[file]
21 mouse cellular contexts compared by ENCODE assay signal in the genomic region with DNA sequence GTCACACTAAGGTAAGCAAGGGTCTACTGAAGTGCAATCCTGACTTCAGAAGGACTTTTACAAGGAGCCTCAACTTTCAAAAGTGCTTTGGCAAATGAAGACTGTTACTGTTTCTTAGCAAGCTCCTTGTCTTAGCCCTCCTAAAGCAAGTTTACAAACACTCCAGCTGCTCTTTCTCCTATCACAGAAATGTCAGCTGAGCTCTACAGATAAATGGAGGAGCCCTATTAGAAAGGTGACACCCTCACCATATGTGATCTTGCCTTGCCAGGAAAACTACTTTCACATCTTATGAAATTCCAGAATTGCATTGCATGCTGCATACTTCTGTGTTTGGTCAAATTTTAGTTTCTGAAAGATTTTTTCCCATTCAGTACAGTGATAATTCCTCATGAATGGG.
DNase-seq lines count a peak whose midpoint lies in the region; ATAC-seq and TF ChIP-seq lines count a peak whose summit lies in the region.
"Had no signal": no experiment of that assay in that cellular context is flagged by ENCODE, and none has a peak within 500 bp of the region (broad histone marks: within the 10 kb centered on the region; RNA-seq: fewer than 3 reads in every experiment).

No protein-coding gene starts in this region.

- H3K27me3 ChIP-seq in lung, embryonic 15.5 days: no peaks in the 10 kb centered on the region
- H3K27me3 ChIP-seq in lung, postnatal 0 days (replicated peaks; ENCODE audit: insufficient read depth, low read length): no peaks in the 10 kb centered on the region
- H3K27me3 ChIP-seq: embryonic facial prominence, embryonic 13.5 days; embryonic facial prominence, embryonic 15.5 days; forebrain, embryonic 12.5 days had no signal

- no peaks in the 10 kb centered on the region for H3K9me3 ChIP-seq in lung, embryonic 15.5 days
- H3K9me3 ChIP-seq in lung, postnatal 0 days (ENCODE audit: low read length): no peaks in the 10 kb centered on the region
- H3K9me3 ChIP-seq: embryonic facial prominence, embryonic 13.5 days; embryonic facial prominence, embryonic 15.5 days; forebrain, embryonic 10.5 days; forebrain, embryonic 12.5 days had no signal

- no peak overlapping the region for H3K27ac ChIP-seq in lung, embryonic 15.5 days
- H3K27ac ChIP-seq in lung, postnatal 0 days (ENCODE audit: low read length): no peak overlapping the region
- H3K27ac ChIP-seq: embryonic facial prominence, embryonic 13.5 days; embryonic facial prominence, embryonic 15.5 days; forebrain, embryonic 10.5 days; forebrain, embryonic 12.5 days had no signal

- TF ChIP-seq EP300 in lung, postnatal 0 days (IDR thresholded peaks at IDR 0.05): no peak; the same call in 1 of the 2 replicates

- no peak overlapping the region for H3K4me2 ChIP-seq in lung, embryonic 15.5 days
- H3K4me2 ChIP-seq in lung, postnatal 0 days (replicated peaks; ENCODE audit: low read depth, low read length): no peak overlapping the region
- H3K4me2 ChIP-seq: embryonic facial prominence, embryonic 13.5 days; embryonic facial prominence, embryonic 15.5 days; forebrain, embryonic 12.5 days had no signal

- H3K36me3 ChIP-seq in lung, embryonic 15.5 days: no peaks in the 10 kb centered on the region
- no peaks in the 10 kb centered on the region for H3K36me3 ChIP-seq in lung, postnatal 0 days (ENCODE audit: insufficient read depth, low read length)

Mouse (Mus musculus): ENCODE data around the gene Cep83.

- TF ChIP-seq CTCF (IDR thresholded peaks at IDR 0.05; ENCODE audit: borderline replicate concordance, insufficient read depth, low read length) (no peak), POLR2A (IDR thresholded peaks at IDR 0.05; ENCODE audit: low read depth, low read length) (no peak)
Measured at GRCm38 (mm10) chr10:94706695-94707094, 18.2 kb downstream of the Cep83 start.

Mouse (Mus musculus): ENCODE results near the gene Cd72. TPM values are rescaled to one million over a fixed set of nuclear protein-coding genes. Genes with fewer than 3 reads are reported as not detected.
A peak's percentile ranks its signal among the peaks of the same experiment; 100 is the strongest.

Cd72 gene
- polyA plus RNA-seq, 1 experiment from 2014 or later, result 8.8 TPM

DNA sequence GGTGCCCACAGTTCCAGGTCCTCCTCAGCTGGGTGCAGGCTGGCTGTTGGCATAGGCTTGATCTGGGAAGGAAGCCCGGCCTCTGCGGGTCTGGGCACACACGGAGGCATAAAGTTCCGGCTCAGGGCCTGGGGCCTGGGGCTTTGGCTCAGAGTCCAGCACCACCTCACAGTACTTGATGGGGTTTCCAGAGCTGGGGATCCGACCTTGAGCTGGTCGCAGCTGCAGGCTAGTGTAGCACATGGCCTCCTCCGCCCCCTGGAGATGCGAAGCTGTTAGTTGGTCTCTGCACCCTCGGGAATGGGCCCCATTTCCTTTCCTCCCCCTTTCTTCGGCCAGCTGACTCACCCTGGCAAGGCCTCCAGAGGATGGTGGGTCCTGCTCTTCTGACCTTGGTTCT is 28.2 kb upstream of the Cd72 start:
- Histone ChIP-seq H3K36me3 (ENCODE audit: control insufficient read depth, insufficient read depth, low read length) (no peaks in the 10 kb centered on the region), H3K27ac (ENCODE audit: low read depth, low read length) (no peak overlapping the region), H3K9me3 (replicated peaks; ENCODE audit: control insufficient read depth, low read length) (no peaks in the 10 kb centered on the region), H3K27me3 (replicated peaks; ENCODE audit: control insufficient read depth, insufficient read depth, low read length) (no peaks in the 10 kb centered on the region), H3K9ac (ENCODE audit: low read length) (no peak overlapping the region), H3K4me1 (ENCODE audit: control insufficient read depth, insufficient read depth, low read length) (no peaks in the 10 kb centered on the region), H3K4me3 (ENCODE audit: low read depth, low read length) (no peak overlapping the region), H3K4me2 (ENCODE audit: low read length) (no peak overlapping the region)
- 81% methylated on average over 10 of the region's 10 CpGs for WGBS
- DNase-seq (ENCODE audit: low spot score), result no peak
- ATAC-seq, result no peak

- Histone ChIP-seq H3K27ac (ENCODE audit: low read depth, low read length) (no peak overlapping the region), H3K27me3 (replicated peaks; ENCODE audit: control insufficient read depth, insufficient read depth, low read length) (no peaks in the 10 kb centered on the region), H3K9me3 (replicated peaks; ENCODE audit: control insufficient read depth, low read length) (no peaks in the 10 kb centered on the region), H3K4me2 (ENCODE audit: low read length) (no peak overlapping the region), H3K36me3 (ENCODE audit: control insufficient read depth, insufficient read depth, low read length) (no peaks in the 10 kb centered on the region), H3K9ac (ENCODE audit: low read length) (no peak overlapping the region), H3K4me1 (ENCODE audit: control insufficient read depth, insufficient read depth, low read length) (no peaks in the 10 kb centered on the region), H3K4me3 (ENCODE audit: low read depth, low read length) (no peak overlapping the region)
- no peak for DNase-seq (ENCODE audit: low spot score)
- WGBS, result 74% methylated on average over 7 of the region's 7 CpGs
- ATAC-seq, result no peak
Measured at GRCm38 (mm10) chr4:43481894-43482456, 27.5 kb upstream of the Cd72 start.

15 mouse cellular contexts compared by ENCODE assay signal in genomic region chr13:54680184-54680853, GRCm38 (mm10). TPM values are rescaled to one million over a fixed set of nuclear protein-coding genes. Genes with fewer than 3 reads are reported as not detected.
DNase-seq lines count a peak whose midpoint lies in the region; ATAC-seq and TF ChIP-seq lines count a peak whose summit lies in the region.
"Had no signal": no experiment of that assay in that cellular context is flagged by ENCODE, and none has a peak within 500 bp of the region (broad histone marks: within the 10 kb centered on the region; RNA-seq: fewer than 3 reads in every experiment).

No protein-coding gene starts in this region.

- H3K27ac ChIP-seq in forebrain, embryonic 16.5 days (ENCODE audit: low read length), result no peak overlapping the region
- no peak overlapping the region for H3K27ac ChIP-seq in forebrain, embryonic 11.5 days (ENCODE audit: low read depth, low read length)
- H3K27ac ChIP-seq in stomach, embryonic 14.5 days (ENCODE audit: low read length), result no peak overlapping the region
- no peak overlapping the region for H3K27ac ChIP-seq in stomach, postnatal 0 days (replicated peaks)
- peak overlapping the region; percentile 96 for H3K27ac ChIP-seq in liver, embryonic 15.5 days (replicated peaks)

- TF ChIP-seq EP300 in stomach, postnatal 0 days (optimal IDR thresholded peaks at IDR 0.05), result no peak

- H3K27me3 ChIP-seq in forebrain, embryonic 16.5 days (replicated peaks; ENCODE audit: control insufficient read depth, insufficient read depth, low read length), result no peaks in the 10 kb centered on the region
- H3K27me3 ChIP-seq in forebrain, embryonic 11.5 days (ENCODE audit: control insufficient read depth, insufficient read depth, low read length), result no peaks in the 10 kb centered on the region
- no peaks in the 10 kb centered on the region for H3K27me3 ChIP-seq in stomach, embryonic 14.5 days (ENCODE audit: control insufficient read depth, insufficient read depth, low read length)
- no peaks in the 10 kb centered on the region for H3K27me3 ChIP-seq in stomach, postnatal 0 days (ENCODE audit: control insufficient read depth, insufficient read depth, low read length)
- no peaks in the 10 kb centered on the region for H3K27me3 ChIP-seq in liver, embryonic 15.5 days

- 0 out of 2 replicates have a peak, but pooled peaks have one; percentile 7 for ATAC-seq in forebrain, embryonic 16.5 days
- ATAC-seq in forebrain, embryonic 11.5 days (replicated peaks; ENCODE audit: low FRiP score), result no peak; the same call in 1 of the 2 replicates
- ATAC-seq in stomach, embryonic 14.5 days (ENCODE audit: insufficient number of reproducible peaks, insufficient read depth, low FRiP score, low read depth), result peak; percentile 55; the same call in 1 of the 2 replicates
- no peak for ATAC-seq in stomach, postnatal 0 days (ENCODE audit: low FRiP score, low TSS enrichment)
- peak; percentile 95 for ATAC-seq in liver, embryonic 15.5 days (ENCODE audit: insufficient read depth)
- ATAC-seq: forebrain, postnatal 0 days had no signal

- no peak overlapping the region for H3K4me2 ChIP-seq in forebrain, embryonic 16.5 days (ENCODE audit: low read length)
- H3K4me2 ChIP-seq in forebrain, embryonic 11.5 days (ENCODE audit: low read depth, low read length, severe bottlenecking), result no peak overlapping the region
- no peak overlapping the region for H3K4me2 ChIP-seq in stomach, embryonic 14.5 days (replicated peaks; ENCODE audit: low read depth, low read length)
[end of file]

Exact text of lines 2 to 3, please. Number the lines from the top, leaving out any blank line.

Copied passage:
DNase-seq lines count a peak whose midpoint lies in the region; ATAC-seq and TF ChIP-seq lines count a peak whose summit lies in the region.
"Had no signal": no experiment of that assay in that cellular context is flagged by ENCODE, and none has a peak within 500 bp of the region (broad histone marks: within the 10 kb centered on the region; RNA-seq: fewer than 3 reads in every experiment).